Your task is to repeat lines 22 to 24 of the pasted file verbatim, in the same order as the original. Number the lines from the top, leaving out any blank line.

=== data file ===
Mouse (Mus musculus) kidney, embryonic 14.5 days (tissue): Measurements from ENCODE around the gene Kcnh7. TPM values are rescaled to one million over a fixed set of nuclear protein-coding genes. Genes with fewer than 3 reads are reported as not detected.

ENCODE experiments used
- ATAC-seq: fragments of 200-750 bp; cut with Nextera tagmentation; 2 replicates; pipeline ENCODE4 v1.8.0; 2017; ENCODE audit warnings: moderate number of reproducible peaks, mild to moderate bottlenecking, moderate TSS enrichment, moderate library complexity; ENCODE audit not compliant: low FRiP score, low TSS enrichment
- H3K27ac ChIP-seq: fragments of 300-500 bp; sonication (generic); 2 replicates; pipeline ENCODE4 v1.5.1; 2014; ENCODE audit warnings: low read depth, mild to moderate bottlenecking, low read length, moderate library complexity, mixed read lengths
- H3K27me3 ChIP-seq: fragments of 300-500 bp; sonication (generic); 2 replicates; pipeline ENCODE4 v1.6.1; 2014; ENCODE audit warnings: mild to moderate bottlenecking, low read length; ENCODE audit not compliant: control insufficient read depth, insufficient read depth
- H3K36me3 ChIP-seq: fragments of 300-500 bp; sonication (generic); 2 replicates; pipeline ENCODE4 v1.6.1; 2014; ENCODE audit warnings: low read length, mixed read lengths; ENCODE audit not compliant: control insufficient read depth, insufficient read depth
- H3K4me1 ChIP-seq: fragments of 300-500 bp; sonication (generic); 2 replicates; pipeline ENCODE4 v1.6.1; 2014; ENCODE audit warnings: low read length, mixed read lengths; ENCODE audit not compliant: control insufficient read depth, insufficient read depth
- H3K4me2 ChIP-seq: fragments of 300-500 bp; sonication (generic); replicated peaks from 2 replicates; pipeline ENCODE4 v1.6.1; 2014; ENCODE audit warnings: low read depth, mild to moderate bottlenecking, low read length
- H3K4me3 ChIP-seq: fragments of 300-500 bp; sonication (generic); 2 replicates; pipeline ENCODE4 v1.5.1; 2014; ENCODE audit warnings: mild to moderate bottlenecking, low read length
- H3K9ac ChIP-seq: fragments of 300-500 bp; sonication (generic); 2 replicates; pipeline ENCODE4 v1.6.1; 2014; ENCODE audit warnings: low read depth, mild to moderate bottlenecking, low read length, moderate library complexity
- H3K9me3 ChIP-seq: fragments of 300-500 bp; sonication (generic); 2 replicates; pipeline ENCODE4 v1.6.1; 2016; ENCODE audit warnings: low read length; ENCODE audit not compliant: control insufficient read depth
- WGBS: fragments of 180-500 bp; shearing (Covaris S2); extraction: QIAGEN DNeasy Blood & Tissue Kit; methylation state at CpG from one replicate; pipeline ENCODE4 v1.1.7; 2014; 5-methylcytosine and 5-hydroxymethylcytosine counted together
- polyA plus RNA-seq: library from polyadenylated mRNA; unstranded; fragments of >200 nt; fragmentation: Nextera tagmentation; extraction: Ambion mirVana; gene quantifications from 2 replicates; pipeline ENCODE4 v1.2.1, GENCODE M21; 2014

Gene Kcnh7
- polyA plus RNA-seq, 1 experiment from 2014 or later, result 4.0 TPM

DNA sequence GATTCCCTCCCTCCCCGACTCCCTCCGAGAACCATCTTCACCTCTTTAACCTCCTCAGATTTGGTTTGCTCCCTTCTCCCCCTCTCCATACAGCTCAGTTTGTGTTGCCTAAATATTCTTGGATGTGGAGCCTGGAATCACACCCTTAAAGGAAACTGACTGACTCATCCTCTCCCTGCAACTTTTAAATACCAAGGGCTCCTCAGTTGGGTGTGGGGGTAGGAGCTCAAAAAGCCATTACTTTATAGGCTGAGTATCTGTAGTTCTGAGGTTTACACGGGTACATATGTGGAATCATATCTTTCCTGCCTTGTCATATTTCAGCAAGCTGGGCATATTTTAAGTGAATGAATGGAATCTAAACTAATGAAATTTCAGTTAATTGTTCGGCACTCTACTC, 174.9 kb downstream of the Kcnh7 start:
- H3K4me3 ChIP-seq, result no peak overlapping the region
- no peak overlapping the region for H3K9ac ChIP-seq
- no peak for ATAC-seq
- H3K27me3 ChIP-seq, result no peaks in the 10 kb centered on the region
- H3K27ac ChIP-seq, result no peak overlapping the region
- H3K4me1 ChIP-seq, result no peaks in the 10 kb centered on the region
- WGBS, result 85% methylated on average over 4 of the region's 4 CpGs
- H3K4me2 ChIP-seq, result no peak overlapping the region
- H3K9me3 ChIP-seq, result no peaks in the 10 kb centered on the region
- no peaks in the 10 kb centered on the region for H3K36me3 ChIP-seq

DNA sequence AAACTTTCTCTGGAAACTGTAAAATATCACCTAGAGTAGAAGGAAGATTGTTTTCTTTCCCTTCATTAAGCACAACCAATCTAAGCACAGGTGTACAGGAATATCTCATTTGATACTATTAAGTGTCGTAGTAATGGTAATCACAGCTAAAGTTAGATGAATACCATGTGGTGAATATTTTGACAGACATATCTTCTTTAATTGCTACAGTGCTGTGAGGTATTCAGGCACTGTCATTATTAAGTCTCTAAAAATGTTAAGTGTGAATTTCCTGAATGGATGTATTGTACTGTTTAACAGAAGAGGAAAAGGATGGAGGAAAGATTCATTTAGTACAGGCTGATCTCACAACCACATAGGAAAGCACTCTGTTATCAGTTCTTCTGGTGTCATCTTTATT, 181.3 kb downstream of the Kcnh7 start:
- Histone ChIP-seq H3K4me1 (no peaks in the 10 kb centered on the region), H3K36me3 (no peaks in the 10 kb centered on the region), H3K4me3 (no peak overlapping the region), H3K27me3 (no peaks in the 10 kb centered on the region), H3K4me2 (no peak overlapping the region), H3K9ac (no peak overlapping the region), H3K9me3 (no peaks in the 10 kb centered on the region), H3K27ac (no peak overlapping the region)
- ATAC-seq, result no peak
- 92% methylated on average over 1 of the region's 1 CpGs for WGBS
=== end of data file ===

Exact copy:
- H3K4me1 ChIP-seq, result no peaks in the 10 kb centered on the region
- WGBS, result 85% methylated on average over 4 of the region's 4 CpGs
- H3K4me2 ChIP-seq, result no peak overlapping the region